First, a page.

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NIA officer testifies in UDP militant’s trial

Jan 8, 2014, 9:38 AM | Article By: Malamin L.M. Conteh

One Kebba Secka, a state security agent, yesterday testified before Principal Magistrate Ibrahim Kijera of the Bundung Magistrates’ Court, in the trial involving one Alasanna Jobarteh.

Alasanna Joabrteh, a militant of the United Democratic Party UDP, was charged with broadcasting without a licence contrary to the Information and Communication Act.

Designated as prosecution witness number one (PW1), officer Secka told the court that he lives in Tallinding, and is an NIA officer, adding that he was assigned to obtain a cautionary statement from the accused person, and in doing so, he invited an independent witness called Foday Sanyang.

He testified that the accused decided to write his own statement, which the accused signed, the independent witness also signed, and he endorsed his name on the statement.

Asked by the prosecutor whether he could identify the said statement, he said he could identify the six-leaflet statement.

The statement was shown to him, which the witness recognised and the prosecutor applied to tender it in evidence as an exhibit, without any objection from the defence counsel, Ousainou Darboe.

Under cross-examination by the defence counsel, the witness told the court that he is a Muslim, and subscribes to the Islamic faith.

He added that the independent witness was not selected by him, but was brought by his boss.

Asked whether he had given chance to the accused to call his lawyer to be present at the time of obtaining the cautionary statement, the witness stated that he did not give any option to the accused to call his lawyer, at the time of obtaining the statement from him.

The witness told the court that he did not know that the accused was arrested on 15 December 2013, adding that he only came to know that the accused was arrested on 15 December 2013, at the time he was obtaining a cautionary statement from him.

Asked again whether he knew from his casual conversation with the accused, that the accused did not have any access to both his family and lawyer, the witness replied that he did not know that, and he was acting under directives.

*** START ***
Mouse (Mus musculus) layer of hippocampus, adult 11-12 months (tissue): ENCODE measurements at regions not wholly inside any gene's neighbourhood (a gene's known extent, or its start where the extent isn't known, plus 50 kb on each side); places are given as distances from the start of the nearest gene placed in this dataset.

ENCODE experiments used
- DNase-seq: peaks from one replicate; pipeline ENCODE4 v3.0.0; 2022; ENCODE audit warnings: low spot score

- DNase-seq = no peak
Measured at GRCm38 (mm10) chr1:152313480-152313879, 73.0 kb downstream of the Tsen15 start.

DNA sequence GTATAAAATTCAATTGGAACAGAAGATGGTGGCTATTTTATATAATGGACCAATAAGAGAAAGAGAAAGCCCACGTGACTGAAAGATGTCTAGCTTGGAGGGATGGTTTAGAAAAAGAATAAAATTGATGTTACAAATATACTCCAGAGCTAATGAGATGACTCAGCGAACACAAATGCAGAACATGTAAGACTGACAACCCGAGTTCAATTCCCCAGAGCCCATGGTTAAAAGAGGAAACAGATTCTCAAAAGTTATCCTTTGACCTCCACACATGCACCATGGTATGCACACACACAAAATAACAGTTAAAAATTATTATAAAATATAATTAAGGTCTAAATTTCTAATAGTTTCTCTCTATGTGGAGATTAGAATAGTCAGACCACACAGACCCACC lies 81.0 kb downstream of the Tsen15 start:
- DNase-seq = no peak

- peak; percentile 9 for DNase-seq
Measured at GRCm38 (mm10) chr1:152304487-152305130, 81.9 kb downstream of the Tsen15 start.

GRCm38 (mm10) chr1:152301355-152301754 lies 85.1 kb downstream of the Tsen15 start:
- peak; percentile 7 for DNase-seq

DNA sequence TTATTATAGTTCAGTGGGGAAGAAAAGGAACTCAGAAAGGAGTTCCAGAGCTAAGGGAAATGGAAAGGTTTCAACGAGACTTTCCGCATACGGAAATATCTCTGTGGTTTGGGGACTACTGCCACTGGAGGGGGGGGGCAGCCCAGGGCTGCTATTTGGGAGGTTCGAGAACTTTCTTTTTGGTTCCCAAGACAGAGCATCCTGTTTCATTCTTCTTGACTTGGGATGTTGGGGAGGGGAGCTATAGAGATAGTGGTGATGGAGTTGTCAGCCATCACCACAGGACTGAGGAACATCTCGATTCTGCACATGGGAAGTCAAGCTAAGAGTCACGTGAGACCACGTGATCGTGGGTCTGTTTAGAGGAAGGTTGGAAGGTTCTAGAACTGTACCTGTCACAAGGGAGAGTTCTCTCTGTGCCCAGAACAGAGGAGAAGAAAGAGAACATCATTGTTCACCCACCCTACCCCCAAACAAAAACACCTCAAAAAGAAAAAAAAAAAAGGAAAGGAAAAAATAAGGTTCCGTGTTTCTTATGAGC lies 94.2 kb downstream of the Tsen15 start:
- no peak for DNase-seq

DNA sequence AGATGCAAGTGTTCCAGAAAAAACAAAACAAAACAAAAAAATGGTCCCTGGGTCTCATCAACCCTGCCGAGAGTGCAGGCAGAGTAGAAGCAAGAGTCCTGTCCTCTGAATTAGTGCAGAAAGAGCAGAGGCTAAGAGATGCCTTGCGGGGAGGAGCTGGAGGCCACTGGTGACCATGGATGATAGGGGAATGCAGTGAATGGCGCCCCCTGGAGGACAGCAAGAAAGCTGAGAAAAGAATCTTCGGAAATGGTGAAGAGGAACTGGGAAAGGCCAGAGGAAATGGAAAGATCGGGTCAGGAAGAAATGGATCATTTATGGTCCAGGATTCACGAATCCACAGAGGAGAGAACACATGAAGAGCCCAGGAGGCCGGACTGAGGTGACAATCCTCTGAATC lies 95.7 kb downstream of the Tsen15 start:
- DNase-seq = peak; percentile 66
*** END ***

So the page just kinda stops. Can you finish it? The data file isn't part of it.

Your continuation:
He was asked whether he was also directed not to allow the accused to call his lawyer at the time of obtaining cautionary statement from him, and the witness replied that the issue of a lawyer did not even arise at the time of obtaining the statement.

The witness added that he had been in the security services for 17 years, and had spent two years at the investigation department.

Asked if in his two years experience, it was correct that cautionary statements were obtained from suspects, who were alleged to have committed an offence, the witness answered in the affirmative.

He was then asked what offence the accused committed, that warranted him to take his cautionary statement.

The witness told the court that he was never told what the accused had committed, and he did not know whether the accused had a broadcasting station in The Gambia.

He added that he did not know whether at the NIA they had the list of all the broadcasting stations from Teranga FM to Nyakoi community radio.

He said he was prepared to go to the Ministry of Information to get the said list.

“I did not hear the accused on any of the radios broadcasting anything,” he stated.

When asked whether he (the witness) had a Skype account, the witness said he did not have a Skype account, and he does not browse.

Asked whether he needed a licence to pass any information through Skype, the witness said “I do not know.”

The defence counsel, at that juncture, applied for the witness to produce the list of all the radio stations in The Gambia, and his application was granted.

The case continues on 20 January 2014.